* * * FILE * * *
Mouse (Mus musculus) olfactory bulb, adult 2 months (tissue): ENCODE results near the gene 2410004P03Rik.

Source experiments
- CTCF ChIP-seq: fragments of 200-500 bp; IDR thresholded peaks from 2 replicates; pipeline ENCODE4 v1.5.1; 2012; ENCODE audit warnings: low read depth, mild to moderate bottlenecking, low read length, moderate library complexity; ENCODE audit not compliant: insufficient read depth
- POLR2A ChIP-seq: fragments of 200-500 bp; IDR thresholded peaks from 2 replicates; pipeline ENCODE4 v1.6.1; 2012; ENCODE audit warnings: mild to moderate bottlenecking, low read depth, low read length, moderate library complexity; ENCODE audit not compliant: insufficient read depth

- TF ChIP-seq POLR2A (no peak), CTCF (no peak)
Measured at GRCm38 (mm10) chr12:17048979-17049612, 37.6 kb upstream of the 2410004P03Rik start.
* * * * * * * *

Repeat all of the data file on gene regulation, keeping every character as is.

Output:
Mouse (Mus musculus) olfactory bulb, adult 2 months (tissue): ENCODE results near the gene 2410004P03Rik.

Source experiments
- CTCF ChIP-seq: fragments of 200-500 bp; IDR thresholded peaks from 2 replicates; pipeline ENCODE4 v1.5.1; 2012; ENCODE audit warnings: low read depth, mild to moderate bottlenecking, low read length, moderate library complexity; ENCODE audit not compliant: insufficient read depth
- POLR2A ChIP-seq: fragments of 200-500 bp; IDR thresholded peaks from 2 replicates; pipeline ENCODE4 v1.6.1; 2012; ENCODE audit warnings: mild to moderate bottlenecking, low read depth, low read length, moderate library complexity; ENCODE audit not compliant: insufficient read depth

- TF ChIP-seq POLR2A (no peak), CTCF (no peak)
Measured at GRCm38 (mm10) chr12:17048979-17049612, 37.6 kb upstream of the 2410004P03Rik start.